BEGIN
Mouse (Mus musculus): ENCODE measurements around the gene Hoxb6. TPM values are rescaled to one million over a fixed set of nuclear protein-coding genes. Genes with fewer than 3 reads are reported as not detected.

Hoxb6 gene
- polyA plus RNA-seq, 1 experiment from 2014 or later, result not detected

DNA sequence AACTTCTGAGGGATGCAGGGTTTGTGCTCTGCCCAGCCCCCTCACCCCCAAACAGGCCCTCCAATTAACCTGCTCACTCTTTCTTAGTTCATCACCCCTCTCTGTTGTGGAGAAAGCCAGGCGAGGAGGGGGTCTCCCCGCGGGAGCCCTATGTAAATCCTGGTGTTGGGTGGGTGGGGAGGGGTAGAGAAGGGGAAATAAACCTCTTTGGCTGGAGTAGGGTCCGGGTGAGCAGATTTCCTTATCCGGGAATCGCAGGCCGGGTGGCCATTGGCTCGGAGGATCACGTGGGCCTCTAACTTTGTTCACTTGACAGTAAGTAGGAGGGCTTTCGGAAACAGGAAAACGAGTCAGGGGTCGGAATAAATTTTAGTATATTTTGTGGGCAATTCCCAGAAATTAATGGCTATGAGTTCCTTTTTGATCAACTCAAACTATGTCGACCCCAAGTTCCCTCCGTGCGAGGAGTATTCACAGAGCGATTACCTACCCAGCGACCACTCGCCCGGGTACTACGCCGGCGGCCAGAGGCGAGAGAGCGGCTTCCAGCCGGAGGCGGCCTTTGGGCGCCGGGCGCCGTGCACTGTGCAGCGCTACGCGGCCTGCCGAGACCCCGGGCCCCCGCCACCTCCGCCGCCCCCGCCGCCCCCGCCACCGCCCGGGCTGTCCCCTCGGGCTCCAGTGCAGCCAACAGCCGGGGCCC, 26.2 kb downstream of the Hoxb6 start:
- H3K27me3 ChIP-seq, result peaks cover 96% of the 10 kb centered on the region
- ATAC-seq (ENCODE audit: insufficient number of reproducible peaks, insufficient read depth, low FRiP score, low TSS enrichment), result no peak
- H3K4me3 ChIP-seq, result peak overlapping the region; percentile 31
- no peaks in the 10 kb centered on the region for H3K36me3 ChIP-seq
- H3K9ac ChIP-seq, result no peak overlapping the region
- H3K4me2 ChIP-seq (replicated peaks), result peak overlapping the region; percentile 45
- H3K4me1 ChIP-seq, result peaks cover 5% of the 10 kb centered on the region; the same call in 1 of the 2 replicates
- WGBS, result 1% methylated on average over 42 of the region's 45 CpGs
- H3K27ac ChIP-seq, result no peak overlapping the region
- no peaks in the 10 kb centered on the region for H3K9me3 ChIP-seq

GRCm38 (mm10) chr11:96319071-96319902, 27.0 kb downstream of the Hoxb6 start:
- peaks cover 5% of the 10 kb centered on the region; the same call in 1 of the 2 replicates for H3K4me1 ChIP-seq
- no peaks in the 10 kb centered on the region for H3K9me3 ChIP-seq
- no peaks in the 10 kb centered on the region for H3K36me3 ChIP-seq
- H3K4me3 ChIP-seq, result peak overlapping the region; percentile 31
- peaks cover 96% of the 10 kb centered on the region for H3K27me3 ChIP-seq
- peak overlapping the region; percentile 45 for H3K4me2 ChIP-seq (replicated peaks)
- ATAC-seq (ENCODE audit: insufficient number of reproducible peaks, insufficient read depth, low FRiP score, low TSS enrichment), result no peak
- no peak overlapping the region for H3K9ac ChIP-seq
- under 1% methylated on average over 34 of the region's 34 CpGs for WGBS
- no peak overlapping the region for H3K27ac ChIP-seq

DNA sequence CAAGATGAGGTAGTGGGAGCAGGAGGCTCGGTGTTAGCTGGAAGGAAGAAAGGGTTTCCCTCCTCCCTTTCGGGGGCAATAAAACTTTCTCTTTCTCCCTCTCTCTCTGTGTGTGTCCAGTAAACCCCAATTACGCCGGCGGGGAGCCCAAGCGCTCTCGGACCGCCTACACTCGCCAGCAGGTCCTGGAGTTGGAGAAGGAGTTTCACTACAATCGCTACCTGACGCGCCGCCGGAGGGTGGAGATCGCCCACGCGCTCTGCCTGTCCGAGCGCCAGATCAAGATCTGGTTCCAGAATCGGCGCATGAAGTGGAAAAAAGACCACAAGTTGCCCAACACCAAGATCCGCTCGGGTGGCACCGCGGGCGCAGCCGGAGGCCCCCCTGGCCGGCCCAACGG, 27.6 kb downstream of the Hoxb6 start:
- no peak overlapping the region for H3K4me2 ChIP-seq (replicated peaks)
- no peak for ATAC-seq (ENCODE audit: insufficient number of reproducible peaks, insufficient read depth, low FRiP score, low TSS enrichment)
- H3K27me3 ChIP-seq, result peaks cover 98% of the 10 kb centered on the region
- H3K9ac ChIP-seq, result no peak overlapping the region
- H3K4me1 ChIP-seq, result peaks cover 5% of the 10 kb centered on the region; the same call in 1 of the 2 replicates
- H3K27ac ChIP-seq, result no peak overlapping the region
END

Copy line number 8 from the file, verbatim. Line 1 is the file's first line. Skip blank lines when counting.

- no peaks in the 10 kb centered on the region for H3K36me3 ChIP-seq